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Growing Zones in Michigan

Growing Guide for Fruits and Vegetables

The state of Michigan has planting zones ranging from the 4a to 6a. variety of growing climates that allow for all-year growing of vegetables. According to gilmour.com, the southern and central areas have a significantly warmer climate with cold winters and hot summers. The northern lower peninsula and upper peninsula have much different weather patterns and a more severe climate. This area regularly has shorter warm summers and cold to extremely cold, long winters. Summer temperatures average about 66 degrees across the state while winter averages are in the low 20s. Lake water temperature and the westerly winds that dominate the region affect both the arrival of summer and winter, making each later than what would be expected due to the state’s mid-latitude location. A greenhouse in this state can significantly lengthen the growing season. To plan your garden and when to sow or plant by, go to this link and enter your city or zip code in Michigan for spring and fall planting options. 

https://www.almanac.com/gardening/planting-calendar

 

Remember to check seed packets for recommended planting zones. Hybrid and heirloom seeds of the same vegetable or fruit can have different days to maturity and even growing zones. Because greenhouses draw more heat earlier and later in the year than growing in ground without one, there is some flexibility to stated planting dates. 

Growing Challenges in Michigan

Our Solutions: Critter exclusion

23 gauge, ¼” hardware cloth
19 gauge, 1” vinyl coated hex mesh

High Winds / Extreme Weather:

Our Solutions: Strong tie-downs, connectors & structural components

We use ratchet straps that have a working load limit of 3333 lbs / strap and a breaking strength of 10,000 lbs / strap. A 70-mph ind produces a force of 12.5 lbs/sf, which produces a total force on our 12’ x 20’ model’s surface area of 4583 lbs. We use 3 lengths of straps on this model, as pictured above, meaning the cover alone has a working load limit of 10,000 lbs with a breaking strength of 30,000 lbs. Overkill? We’re guilty.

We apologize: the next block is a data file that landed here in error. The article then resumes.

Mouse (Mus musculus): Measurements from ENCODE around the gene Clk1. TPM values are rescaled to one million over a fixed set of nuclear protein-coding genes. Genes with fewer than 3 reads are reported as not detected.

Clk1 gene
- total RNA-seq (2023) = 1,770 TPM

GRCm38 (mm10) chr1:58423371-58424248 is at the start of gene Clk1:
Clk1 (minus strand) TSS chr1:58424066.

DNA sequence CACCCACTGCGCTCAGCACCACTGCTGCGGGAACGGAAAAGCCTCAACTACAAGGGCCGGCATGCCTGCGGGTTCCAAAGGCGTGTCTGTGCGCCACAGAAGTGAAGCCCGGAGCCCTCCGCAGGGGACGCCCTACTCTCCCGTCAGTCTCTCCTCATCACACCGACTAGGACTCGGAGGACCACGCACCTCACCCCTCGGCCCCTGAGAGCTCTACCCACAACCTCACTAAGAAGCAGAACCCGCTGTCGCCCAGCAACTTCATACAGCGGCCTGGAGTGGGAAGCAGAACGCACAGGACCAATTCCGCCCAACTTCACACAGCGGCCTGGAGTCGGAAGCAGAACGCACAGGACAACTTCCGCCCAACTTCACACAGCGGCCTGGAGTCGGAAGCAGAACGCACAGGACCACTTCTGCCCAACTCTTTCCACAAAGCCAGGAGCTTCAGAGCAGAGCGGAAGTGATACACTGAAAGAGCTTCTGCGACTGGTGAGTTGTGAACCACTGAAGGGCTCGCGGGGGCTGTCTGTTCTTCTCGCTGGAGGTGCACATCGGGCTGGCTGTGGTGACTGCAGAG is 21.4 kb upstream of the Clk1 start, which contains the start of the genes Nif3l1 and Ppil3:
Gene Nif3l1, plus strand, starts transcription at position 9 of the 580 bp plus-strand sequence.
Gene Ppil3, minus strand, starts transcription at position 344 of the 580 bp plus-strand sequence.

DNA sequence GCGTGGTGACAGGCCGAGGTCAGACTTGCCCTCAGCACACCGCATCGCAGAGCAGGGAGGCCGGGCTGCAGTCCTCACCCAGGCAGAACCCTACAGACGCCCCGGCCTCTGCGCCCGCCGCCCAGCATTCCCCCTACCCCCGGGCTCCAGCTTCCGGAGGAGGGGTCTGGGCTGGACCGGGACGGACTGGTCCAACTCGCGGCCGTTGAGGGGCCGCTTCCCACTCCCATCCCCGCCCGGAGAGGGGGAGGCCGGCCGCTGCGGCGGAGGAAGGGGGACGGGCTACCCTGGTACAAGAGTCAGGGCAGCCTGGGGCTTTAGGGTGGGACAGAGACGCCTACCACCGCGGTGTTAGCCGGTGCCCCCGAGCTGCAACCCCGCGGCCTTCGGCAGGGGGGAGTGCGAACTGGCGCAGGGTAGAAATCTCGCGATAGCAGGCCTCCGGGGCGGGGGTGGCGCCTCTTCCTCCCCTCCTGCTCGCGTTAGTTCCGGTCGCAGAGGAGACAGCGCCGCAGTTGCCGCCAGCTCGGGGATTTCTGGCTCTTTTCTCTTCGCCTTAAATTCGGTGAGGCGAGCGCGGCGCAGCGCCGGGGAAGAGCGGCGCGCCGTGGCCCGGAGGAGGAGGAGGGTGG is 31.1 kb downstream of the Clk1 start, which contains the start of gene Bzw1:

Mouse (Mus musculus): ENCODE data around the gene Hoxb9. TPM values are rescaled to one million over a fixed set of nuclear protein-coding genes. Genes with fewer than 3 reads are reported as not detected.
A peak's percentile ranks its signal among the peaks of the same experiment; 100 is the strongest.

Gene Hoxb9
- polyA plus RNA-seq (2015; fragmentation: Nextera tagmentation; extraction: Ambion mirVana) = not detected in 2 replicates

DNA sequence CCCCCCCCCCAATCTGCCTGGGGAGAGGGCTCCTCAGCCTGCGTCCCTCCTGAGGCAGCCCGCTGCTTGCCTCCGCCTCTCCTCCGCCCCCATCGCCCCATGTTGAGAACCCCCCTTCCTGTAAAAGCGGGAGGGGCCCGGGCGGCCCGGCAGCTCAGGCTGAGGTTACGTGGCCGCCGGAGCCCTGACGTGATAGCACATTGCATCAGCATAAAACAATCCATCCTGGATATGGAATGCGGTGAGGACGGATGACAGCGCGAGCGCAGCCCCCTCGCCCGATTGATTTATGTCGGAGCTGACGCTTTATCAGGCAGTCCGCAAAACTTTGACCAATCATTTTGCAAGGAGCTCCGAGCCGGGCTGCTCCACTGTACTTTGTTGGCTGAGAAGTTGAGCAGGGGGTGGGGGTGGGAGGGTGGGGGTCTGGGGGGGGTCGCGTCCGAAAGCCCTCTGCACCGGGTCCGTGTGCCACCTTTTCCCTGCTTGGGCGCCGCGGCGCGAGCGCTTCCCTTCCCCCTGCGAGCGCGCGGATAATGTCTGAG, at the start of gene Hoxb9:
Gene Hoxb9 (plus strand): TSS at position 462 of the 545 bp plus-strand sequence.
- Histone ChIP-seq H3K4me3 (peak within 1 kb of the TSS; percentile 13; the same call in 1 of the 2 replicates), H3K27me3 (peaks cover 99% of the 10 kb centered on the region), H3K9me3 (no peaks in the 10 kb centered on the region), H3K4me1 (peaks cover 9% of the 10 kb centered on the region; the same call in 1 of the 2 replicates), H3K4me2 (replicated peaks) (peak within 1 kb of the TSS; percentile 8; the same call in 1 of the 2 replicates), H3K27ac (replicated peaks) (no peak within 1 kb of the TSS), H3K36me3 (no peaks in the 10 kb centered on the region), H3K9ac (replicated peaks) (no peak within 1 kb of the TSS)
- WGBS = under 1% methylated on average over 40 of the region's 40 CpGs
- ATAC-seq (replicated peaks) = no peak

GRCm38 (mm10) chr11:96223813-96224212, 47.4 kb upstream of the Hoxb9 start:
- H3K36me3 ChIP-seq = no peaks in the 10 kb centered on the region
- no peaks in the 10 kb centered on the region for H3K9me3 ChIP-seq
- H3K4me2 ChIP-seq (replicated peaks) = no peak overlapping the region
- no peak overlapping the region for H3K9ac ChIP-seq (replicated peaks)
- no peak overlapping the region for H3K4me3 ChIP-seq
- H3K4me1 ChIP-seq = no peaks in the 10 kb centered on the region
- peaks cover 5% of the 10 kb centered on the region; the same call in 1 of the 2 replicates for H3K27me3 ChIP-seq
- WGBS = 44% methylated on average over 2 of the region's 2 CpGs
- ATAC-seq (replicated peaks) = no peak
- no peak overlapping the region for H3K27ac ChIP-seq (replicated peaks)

We use heavy-duty long lasting galvanized steel components to connect all bows, purlins, and end struts to make a solid cohesive structure. To brace for Northern Arizona snow loads our bows for 10’ & 12’ wide units are at 4’ centers rated at 40,000 psi yield / 45,000 psi tensile strength per bow. 24’ wide greenhouses are rated at 50,000 psi yield / 55,000 psi tensile strength and further supported by seven lengths of steel purlins.

Intense Heat and Sun

Our Solution: Adjustable low tech UV protected cover system for ventilation

Shade cloth blocks out mid-day hot sun

Low tech roll-up roll-down assembly provides more than adequate ventilation for cooling

Drip systems are easily integrated into raised beds, while mesh covers allow rain to add natural nutrients to the soil and plant roots

Michigan Soil

Michigan has moderately to well drained soils that are fine to coarse. It may consist of sandy loam, loam, silt loam and silt. The most fertile soil is found in the lower half of the Lower Peninsula. The central and southern counties of the Lower Peninsula are successfully growing corn, soy and beans. To ensure success with growing plants and crops, soils may need to be amended and balanced with the right texture and by adding nutrients to ensure growth and allow water and air to reach roots properly. Raised beds help control the quality of amended soil for season after season. To have your soil tested, go to this link:

https://agsci.colostate.edu/divi-soiltestinglab  

Our Solution: Structurally integrated container gardening system

Raised beds not only help control the quality of the soil; they also support the structure of the greenhouse so there is no digging or concrete involved, while lending long term stability.

Gardening Comfort / Michigan Demographics

Michigan residents 45 years and older comprise just under 35% of its population. People who garden in Michigan have had success with lettuces, peas and spinach as these are cool season crops. Tomatoes, peppers and melons have done better when the weather and soils are warmer. Community gardens, especially, are becoming increasingly popular in urban areas. They relieve stress, anxiety, and depression. Retirees have more time to garden but are physically limited as they get older. Up and down movements required when sowing seeds and weeding, squatting, and reaching while planting and harvesting all take a physical toll on the body that may discourage this activity.

Our Solution: An outdoor living space built for gardening & comfort

Simple! Benches on top of the raised beds for potting and entertaining.